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10 cloud computing predictions for 2014

Bernard Golden | Dec. 18, 2013
Cloud computing is increasingly becoming the rule and not the exception for application deployment. This will make 2014 an interesting and disruptive year for vendors, service providers and IT organizations grappling with this change.

Amazon achieves its innovation because it approaches cloud computing as a software discipline, not an extension of hosting, as most of its competitors do. Next year will see further evidence that the software approach delivers customer value much more quickly than the hardware approach.

7. Google, Microsoft Will Get Serious About the Cloud

In a way, AWS has had a free ride to this point. Most of its competition has come from the hosting world, and, as noted, is unable to take a software approach to the domain. The inevitable result: AWS has improved, and grown, much more rapidly than other CSPs.

That unopposed free run will end in 2014. Both Google and Microsoft have AWS in their crosshairs and are rolling out serious competitive offerings, designed for an all-out battle royale. Both have, finally, recognized that their initial cloud offerings were inadequate. (Both, in my mind, seemed like offerings that customers should find superior to AWS, and both companies appeared baffled that the advantages of the offerings, though clear to them, went unappreciated by potential customers.) With Version 2.0, both companies deliver directly competitive cloud offerings.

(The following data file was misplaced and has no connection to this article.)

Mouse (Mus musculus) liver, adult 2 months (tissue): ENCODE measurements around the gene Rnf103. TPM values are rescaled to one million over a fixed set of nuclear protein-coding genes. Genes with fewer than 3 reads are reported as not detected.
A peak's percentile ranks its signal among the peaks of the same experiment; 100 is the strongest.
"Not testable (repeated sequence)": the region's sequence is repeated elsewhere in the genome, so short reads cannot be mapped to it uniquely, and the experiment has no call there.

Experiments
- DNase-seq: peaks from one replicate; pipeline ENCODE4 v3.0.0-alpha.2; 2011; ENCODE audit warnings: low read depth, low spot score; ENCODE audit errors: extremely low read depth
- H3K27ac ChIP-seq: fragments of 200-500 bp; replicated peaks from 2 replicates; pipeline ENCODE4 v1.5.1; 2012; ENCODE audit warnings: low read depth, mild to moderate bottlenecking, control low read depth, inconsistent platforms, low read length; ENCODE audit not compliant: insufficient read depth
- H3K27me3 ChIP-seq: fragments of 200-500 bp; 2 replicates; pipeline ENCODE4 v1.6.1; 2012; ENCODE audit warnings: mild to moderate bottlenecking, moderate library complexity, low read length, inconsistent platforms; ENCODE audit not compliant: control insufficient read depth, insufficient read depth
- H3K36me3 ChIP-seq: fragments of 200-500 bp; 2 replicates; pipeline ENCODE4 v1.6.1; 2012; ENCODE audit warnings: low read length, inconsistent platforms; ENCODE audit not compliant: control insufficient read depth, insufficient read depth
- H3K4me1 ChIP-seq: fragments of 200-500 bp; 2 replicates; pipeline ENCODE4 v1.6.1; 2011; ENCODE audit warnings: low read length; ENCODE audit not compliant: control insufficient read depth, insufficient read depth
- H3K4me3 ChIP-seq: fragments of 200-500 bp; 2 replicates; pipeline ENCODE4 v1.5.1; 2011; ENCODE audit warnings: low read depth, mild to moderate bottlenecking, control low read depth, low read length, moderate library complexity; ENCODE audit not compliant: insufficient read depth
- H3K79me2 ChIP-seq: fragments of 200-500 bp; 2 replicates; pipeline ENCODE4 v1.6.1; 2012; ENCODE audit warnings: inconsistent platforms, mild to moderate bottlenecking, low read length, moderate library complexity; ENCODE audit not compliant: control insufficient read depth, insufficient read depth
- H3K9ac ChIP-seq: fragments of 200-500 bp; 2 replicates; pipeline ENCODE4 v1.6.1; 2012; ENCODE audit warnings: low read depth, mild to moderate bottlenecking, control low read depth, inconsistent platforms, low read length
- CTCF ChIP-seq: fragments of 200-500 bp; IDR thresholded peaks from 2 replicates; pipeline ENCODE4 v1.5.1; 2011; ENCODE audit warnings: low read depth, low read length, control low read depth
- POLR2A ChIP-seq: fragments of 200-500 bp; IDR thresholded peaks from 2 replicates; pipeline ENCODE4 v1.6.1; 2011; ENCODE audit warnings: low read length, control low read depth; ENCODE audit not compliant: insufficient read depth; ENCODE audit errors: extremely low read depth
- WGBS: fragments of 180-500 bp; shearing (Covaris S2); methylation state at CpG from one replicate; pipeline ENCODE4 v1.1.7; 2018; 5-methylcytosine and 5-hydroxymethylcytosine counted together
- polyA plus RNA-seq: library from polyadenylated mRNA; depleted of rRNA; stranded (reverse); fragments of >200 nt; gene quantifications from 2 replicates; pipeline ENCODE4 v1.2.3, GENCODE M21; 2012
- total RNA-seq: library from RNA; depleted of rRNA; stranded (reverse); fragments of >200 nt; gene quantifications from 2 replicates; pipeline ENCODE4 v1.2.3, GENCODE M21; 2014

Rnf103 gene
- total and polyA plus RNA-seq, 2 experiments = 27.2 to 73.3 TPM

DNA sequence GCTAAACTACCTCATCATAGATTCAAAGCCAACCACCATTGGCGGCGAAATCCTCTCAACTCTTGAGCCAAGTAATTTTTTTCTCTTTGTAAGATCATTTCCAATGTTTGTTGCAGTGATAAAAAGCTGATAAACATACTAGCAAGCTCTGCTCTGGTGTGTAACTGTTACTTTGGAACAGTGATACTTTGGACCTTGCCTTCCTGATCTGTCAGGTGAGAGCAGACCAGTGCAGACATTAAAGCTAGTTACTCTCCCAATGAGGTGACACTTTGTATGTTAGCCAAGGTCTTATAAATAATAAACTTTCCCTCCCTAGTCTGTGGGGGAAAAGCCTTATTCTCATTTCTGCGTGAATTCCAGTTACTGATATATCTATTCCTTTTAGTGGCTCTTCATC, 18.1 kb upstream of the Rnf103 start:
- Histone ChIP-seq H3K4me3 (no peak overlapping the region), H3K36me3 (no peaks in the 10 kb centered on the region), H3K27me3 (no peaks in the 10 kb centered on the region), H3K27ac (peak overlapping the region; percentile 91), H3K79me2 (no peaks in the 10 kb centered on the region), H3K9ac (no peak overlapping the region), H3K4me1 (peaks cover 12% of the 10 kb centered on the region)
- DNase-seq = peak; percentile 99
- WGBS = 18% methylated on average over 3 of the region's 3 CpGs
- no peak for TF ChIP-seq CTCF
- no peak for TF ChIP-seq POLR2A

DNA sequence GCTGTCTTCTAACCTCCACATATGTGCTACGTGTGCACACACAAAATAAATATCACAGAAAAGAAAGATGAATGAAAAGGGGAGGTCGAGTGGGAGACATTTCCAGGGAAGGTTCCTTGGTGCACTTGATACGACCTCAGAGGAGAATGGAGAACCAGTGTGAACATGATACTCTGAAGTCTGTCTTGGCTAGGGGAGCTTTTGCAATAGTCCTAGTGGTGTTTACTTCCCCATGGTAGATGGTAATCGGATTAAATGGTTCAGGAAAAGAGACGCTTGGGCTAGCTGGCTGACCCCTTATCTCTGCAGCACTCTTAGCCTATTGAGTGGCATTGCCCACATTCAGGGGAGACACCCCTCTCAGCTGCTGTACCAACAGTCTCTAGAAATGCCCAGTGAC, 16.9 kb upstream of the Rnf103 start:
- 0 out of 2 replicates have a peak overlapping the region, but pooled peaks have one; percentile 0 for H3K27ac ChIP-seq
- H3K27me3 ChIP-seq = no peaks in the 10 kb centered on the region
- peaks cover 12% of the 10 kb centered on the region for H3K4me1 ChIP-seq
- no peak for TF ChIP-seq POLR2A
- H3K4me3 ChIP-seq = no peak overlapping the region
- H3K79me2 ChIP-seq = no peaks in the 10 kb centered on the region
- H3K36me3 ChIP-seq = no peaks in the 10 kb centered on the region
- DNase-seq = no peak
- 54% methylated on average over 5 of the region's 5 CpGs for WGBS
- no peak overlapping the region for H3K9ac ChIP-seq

Microsoft has an obvious opportunity here. It has an enormous installed base and a huge developer community. Its offering integrates directly with existing development tools and makes it easy to host an application in Azure. Its greatest challenge may not be in technology, but in redirecting the inertia of its existing business and partner base. I've heard rumblings about touchy Microsoft resellers wondering what their role in the Microsoft future will be. The inevitable temptation for the company will be to water down its Azure initiative to placate existing partners. That would be crippling, but it's understandable why the dynamics of existing relationships might prevent (or hamper) Microsoft's Azure progress. Nevertheless, Microsoft has plainly come to understand that AWS represents a mortal threat and has wheeled to go up against it.

Google is in a different position. It has no installed base threatened by AWS. Nevertheless, it has decided to come right after Amazon, using its deep pockets and outstanding technical resources as weapons. This very interesting post, describing numerous advantages Google Compute Engine has vis-à-vis AWS, makes it clear that Google is directly aiming at technical shortcomings in the AWS offerings. In a way, this is a refreshing change from the feeble attempts of other erstwhile competitors, who insisted on trumpeting "advantages" over AWS that nobody really cares about.

The Google offering is, perhaps, the more intriguing of the two. Over the past decade, Google has been far more innovative than Microsoft; that alone implies that it might be the most creative opponent AWS faces over the next year.


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